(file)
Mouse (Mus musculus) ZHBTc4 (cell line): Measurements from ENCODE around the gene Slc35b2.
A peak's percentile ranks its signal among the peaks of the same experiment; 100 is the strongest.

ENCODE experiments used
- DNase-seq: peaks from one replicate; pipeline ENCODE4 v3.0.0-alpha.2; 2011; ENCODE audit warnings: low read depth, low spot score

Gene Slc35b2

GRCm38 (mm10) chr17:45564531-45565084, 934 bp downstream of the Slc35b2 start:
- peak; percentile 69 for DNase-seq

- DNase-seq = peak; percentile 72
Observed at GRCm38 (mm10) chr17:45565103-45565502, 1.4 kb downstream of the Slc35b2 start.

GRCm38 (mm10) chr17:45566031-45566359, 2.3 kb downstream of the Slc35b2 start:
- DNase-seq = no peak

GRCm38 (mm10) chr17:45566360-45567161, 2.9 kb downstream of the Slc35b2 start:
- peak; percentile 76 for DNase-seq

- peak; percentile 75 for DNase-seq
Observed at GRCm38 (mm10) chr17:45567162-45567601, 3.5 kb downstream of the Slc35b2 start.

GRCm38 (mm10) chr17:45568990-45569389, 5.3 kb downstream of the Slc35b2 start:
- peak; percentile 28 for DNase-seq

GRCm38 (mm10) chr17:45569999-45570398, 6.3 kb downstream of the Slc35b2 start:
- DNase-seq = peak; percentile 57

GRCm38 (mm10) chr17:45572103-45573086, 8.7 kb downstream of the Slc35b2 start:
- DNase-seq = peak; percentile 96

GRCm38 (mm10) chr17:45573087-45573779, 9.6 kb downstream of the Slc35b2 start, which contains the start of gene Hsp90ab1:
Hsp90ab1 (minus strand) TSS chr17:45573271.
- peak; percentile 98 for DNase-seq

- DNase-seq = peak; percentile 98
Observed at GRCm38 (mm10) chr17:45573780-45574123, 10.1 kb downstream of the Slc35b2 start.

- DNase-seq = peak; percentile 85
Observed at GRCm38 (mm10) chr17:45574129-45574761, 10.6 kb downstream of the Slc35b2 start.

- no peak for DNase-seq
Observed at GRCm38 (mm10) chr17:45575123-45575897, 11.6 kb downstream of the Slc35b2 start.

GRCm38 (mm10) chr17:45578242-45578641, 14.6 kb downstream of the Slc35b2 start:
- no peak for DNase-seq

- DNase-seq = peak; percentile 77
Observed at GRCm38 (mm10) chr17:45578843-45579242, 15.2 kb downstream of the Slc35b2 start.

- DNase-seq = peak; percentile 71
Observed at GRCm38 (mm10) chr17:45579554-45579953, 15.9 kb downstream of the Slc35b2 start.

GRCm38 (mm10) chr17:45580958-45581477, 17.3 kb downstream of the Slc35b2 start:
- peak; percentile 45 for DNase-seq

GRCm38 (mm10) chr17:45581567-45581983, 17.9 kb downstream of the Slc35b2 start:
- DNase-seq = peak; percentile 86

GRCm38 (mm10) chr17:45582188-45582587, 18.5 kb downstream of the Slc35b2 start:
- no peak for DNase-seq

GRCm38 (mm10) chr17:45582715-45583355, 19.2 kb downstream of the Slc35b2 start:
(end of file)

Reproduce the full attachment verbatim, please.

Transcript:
Mouse (Mus musculus) ZHBTc4 (cell line): Measurements from ENCODE around the gene Slc35b2.
A peak's percentile ranks its signal among the peaks of the same experiment; 100 is the strongest.

ENCODE experiments used
- DNase-seq: peaks from one replicate; pipeline ENCODE4 v3.0.0-alpha.2; 2011; ENCODE audit warnings: low read depth, low spot score

Gene Slc35b2

GRCm38 (mm10) chr17:45564531-45565084, 934 bp downstream of the Slc35b2 start:
- peak; percentile 69 for DNase-seq

- DNase-seq = peak; percentile 72
Observed at GRCm38 (mm10) chr17:45565103-45565502, 1.4 kb downstream of the Slc35b2 start.

GRCm38 (mm10) chr17:45566031-45566359, 2.3 kb downstream of the Slc35b2 start:
- DNase-seq = no peak

GRCm38 (mm10) chr17:45566360-45567161, 2.9 kb downstream of the Slc35b2 start:
- peak; percentile 76 for DNase-seq

- peak; percentile 75 for DNase-seq
Observed at GRCm38 (mm10) chr17:45567162-45567601, 3.5 kb downstream of the Slc35b2 start.

GRCm38 (mm10) chr17:45568990-45569389, 5.3 kb downstream of the Slc35b2 start:
- peak; percentile 28 for DNase-seq

GRCm38 (mm10) chr17:45569999-45570398, 6.3 kb downstream of the Slc35b2 start:
- DNase-seq = peak; percentile 57

GRCm38 (mm10) chr17:45572103-45573086, 8.7 kb downstream of the Slc35b2 start:
- DNase-seq = peak; percentile 96

GRCm38 (mm10) chr17:45573087-45573779, 9.6 kb downstream of the Slc35b2 start, which contains the start of gene Hsp90ab1:
Hsp90ab1 (minus strand) TSS chr17:45573271.
- peak; percentile 98 for DNase-seq

- DNase-seq = peak; percentile 98
Observed at GRCm38 (mm10) chr17:45573780-45574123, 10.1 kb downstream of the Slc35b2 start.

- DNase-seq = peak; percentile 85
Observed at GRCm38 (mm10) chr17:45574129-45574761, 10.6 kb downstream of the Slc35b2 start.

- no peak for DNase-seq
Observed at GRCm38 (mm10) chr17:45575123-45575897, 11.6 kb downstream of the Slc35b2 start.

GRCm38 (mm10) chr17:45578242-45578641, 14.6 kb downstream of the Slc35b2 start:
- no peak for DNase-seq

- DNase-seq = peak; percentile 77
Observed at GRCm38 (mm10) chr17:45578843-45579242, 15.2 kb downstream of the Slc35b2 start.

- DNase-seq = peak; percentile 71
Observed at GRCm38 (mm10) chr17:45579554-45579953, 15.9 kb downstream of the Slc35b2 start.

GRCm38 (mm10) chr17:45580958-45581477, 17.3 kb downstream of the Slc35b2 start:
- peak; percentile 45 for DNase-seq

GRCm38 (mm10) chr17:45581567-45581983, 17.9 kb downstream of the Slc35b2 start:
- DNase-seq = peak; percentile 86

GRCm38 (mm10) chr17:45582188-45582587, 18.5 kb downstream of the Slc35b2 start:
- no peak for DNase-seq

GRCm38 (mm10) chr17:45582715-45583355, 19.2 kb downstream of the Slc35b2 start: